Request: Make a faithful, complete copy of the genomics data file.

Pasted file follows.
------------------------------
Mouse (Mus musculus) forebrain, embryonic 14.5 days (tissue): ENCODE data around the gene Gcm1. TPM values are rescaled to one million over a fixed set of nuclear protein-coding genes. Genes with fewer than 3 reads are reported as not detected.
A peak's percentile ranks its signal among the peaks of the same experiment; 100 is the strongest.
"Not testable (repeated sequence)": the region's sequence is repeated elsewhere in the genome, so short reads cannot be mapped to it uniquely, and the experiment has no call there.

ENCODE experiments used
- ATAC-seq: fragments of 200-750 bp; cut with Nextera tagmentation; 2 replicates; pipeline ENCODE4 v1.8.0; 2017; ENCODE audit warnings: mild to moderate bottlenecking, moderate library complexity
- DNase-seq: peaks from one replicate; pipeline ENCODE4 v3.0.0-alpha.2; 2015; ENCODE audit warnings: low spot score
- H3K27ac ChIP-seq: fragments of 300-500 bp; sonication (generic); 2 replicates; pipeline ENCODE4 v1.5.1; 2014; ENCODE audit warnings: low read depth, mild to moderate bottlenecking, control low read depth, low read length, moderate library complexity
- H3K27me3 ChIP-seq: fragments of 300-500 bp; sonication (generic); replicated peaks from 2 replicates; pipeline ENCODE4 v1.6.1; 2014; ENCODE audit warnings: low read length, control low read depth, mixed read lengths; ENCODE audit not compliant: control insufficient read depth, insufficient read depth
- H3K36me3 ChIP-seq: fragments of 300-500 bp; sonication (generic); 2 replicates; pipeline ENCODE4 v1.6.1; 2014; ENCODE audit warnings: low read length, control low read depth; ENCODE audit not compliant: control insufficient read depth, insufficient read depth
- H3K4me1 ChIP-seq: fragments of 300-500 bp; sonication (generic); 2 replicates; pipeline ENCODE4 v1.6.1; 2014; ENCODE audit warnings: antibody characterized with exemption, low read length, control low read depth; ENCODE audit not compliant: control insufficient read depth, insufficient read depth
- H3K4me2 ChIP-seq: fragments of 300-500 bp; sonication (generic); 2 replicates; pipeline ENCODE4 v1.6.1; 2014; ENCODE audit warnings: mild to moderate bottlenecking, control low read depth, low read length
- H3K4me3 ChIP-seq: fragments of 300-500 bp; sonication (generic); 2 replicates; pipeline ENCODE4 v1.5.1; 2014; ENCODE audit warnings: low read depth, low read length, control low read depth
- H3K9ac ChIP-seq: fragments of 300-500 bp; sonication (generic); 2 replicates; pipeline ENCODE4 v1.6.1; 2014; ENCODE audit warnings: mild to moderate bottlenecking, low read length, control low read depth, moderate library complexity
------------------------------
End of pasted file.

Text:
Mouse (Mus musculus) forebrain, embryonic 14.5 days (tissue): ENCODE data around the gene Gcm1. TPM values are rescaled to one million over a fixed set of nuclear protein-coding genes. Genes with fewer than 3 reads are reported as not detected.
A peak's percentile ranks its signal among the peaks of the same experiment; 100 is the strongest.
"Not testable (repeated sequence)": the region's sequence is repeated elsewhere in the genome, so short reads cannot be mapped to it uniquely, and the experiment has no call there.

ENCODE experiments used
- ATAC-seq: fragments of 200-750 bp; cut with Nextera tagmentation; 2 replicates; pipeline ENCODE4 v1.8.0; 2017; ENCODE audit warnings: mild to moderate bottlenecking, moderate library complexity
- DNase-seq: peaks from one replicate; pipeline ENCODE4 v3.0.0-alpha.2; 2015; ENCODE audit warnings: low spot score
- H3K27ac ChIP-seq: fragments of 300-500 bp; sonication (generic); 2 replicates; pipeline ENCODE4 v1.5.1; 2014; ENCODE audit warnings: low read depth, mild to moderate bottlenecking, control low read depth, low read length, moderate library complexity
- H3K27me3 ChIP-seq: fragments of 300-500 bp; sonication (generic); replicated peaks from 2 replicates; pipeline ENCODE4 v1.6.1; 2014; ENCODE audit warnings: low read length, control low read depth, mixed read lengths; ENCODE audit not compliant: control insufficient read depth, insufficient read depth
- H3K36me3 ChIP-seq: fragments of 300-500 bp; sonication (generic); 2 replicates; pipeline ENCODE4 v1.6.1; 2014; ENCODE audit warnings: low read length, control low read depth; ENCODE audit not compliant: control insufficient read depth, insufficient read depth
- H3K4me1 ChIP-seq: fragments of 300-500 bp; sonication (generic); 2 replicates; pipeline ENCODE4 v1.6.1; 2014; ENCODE audit warnings: antibody characterized with exemption, low read length, control low read depth; ENCODE audit not compliant: control insufficient read depth, insufficient read depth
- H3K4me2 ChIP-seq: fragments of 300-500 bp; sonication (generic); 2 replicates; pipeline ENCODE4 v1.6.1; 2014; ENCODE audit warnings: mild to moderate bottlenecking, control low read depth, low read length
- H3K4me3 ChIP-seq: fragments of 300-500 bp; sonication (generic); 2 replicates; pipeline ENCODE4 v1.5.1; 2014; ENCODE audit warnings: low read depth, low read length, control low read depth
- H3K9ac ChIP-seq: fragments of 300-500 bp; sonication (generic); 2 replicates; pipeline ENCODE4 v1.6.1; 2014; ENCODE audit warnings: mild to moderate bottlenecking, low read length, control low read depth, moderate library complexity